Specifying image resolution for the web

or… Why dpi is meaningless

The problem

People need to supply images for websites, or some other digital medium, such as a CD-ROM. The question is asked “What resolution is required?” One answer might be “As high as possible.” Fair enough; you can always reduce (or ‘downsample’) a high-resolution image, but trying to enlarge a low-resolution image produces an image that’s blurry and/or jagged (like a mosaic of blocks):

But, it would be a waste of bandwidth to send a 10 megabyte file if the final image was only going to be ‘thumbnail-sized’.

Another answer might be: “300 dpi”.

Why dpi is a meaningless measurement of resolution for the web

Dpi (dots per inch) is a measurement of resolution for print. It measuresd how many pixels (or ‘dots’) will fit along an inch when printed. It is a property of printers and computer screens. So, a printer working at 300 dpi will fill every square inch (= approx. 6.45cm2) with 90 000 (=300 x 300) pixels. And a screen with a resolution of 72 dpi will fill every square inch with 5 184 (=72 x 72) pixels.

Let’s say we have an image that’s 600 x 600 pixels. In Photoshop, let’s set the resolution to 300 dpi (while maintaining the number of pixels). It will print out at 2″ x 2″:

PhotoShop image Size dialog box

Now set the resolution to 100 dpi (but again, maintaining the number of pixels). It will now print out at 6″ x 6″, but not so clearly:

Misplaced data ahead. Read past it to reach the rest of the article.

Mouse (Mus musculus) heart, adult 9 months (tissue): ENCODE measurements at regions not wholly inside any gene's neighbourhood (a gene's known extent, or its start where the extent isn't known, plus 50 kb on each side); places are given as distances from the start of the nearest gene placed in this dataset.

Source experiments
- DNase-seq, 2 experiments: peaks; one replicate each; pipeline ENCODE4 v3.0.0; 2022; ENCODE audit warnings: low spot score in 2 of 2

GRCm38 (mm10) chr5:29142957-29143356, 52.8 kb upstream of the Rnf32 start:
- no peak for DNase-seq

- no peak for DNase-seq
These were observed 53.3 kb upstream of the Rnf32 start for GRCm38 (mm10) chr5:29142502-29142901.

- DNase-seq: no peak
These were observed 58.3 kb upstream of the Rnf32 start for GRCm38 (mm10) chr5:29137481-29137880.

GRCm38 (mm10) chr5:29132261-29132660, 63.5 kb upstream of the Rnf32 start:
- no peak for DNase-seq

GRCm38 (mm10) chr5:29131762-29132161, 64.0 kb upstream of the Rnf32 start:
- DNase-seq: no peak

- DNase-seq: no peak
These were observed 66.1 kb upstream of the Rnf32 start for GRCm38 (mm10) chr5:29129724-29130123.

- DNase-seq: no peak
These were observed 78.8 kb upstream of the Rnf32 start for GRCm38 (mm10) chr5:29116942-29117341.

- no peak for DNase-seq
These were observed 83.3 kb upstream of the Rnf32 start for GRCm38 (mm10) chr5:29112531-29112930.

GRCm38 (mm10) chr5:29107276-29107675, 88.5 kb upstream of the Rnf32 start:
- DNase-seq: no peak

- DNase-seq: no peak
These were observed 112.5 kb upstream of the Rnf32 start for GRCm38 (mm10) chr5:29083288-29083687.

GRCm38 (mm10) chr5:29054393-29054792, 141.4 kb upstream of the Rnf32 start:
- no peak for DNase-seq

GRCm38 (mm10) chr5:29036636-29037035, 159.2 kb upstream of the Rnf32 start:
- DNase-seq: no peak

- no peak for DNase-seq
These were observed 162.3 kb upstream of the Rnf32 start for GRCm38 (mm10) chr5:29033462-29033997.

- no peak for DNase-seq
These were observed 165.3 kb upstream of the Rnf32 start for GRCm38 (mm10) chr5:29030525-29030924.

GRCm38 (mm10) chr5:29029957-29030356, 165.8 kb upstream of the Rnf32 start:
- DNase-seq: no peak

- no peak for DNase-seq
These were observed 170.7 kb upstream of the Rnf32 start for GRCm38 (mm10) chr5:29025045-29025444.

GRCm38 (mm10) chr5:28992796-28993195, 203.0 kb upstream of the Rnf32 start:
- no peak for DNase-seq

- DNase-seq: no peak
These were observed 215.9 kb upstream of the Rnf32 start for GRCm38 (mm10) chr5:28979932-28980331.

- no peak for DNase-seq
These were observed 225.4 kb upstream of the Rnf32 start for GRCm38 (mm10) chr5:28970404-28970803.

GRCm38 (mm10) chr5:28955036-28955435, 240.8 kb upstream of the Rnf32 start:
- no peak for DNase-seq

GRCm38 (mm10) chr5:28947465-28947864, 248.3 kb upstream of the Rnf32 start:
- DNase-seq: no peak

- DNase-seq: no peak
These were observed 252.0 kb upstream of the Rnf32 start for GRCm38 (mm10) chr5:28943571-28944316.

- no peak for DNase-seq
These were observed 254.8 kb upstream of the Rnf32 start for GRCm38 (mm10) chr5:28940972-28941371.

PhotoShop Image Size dialog

But both images (assuming they are saved as JPG, GIF or PNG) will be identical on a web page (or, in general, on a computer screen).

So, how should image resolution be specified for the web?

The only meaningful measure of image resolution for the web is the number of pixels.

If you are a website editor

The size of the image you ask for depends on:

  • The quality (sharpness) of the image that you believe will be available. (If in doubt, request more pixels.)
  • How much cropping, if any, will be required (eg to create a headshot from a full-length portrait). The more cropping required, the more pixels you should ask for.
  • The dimensions of the space you need to fill on the web page. (Width is usually more critical than height.)

Scenario 1

You need to fill a space 200px wide with a headshot. An original, sharp headshot is available (ie no cropping is needed).

Request an image at least 300px wide.

Resize in Photoshop to 200px (ignoring dpi).

Resizing a headshot in Photoshop

Save for Web: JPEG, 30 – 50% quality.

Scenario 2

You need to fill a space 200px wide with a headshot, but the image available is a half-length portrait with a fair deal of background. The sharpness is unknown, but is probably OK.

An image of comedian Marty Murphy

Request an image at least 500px wide.

Crop in Photoshop

Resize and save for web, as above.

If you have been asked to supply an image for a web page

Ask for dimensions in pixels of the final image, as it will appear. Also, confirm what the image will be used for, and whether any cropping will be necessary.

Do a generous crop and resize if appropriate, so that each dimension (width, height) is at least 150% of the final, published dimension. Eg if the final, published image is to be 250px wide by 150px high, the image you supply should be at least 375px (= 150% of 250px) wide by 225px (= 150% of 150px) high.

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